[Python-Dev] string-valued fget/fset/fdel for properties

Guido van Rossum guido at python.org
Sun Nov 23 23:52:51 EST 2003

> I was wondering if there would be any interest for adding a special
> case for properties with string-valued fget/fset/fdel:
>      - if fget is a string, then the getter returns the value of the
>        member variable with the given name.
>      - if fset is a string, then the setter sets the value of the
>        member variable with the given name.
>      - if fdel is a string, then the deleter deletes the member variable
>        with the given name.
> I.e., the following groups would be functionally equivalant:
>      property(fget='_foo')
>      property(fget=lambda self: self._foo)
>      property(fget=lambda self: getattr(self, '_foo'))

Why bother with the getattr() example?

>      property(fset='_foo')
>      property(fset=lambda self, value: setattr(self, '_foo', value))

Also of course (and IMO more readable):
       def _set_foo(self, value): self._foo = value

>      property(fdel='_foo')
>      property(fdel=lambda self: delattr(self, '_foo'))

(And similar here.)

> This change has 2 advantages:
>      1. It's easier to read.  (In my opinion, anyway; what do other
>         people think?)

Only if you're used to the new syntax.  Otherwise it could mean a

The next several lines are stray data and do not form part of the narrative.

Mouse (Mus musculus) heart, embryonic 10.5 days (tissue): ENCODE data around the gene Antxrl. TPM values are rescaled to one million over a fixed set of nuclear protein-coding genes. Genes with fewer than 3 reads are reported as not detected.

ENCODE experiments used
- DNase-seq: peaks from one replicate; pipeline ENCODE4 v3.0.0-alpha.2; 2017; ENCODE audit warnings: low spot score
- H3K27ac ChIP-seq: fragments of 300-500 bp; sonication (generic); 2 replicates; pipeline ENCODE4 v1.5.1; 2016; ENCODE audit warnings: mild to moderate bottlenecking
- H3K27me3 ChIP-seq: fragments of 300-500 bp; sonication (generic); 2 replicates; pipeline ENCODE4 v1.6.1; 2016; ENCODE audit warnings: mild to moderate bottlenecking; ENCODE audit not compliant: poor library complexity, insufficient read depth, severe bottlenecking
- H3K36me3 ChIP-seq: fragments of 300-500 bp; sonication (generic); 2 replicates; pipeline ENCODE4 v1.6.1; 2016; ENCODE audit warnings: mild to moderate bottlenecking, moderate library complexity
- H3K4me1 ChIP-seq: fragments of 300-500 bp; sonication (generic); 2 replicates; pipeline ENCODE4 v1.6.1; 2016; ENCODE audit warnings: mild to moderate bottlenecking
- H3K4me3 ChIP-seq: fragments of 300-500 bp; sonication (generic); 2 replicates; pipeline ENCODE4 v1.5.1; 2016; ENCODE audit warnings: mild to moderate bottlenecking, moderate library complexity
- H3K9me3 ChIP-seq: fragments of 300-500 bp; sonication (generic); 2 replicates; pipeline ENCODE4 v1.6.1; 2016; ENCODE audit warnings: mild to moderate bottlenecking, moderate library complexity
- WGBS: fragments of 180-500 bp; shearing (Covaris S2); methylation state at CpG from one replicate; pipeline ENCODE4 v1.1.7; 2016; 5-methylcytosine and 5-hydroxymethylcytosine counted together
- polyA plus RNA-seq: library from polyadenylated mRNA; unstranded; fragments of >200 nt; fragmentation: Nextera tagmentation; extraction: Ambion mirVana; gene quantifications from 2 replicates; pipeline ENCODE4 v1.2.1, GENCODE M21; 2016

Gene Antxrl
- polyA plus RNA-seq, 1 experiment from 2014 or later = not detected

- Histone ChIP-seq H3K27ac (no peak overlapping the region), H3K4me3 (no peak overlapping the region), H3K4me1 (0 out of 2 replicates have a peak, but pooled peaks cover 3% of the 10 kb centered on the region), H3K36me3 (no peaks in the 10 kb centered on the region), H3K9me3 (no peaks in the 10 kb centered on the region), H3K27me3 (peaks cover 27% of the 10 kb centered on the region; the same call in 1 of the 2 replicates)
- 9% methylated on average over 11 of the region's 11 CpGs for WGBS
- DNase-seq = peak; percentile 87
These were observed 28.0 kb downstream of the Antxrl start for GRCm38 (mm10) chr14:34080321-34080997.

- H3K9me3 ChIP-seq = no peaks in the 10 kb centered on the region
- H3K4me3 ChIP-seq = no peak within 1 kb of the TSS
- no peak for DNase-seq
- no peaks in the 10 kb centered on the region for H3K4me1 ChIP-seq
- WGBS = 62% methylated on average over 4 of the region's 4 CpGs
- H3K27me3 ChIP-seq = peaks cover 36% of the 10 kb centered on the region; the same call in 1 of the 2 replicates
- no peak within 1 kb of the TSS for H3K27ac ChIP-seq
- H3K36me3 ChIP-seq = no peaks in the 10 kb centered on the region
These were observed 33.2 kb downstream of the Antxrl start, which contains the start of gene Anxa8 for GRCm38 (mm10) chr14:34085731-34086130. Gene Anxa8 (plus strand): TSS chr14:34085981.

costly excursion into the docs.

>      2. It's faster: for properties whose fget/fset/fdel are strings,
>         we can avoid a function call (since the changes are implemented
>         in c).  Preliminary tests indicate that this results in
>         approximately a 3x speedup for a tight loop of attribute
>         lookups.  (It's unclear how much of a speed increase you'd get
>         in actual code, though.)

Which makes me wonder if this argument has much value.

> and one disadvantage (that I can think of):
>      - It's one more special case to document/know.

Right.  It feels like a hack.

> This change shouldn't break any existing code, because there's
> currently no reason to use string-valued fget/fset/fdel.


> Does this change seem useful to other people?  Do the advantages
> outweigh the disadvantage?  Or are there other disadvantage that I
> neglected to notice?  If this seems like a useful addition, I'd be
> happy to work on making a patch that includes test cases & doc
> changes.

It feels somewhat un-Pythonic to me: a special case that just happens
to be useful to some folks.  I want to be very careful in adding too
many of those to the language, because it makes it harder to learn and
makes it feel full of surprises for casual users.  (I'm trying hard to
avoid using the word "Perl" here. :-)

I'm curious about the use case that makes you feel the need for speed.
I would expect most properties not to simply redirect to another
attribute, but to add at least *some* checking or other calculation.

I'd be more in favor if you used a separate "renamed" property:

  foo = renamed("_foo")

being a shortcut for

  def _get_foo(self): return self._foo
  def _set_foo(self, value): self._foo = value
  def _del_foo(self): del self._foo
  foo = property(_get_foo, _set_foo, _del_foo)

but I've got a suspicion you want to combine some string argument
(most likely for fget) with some function argument.

--Guido van Rossum (home page: http://www.python.org/~guido/)

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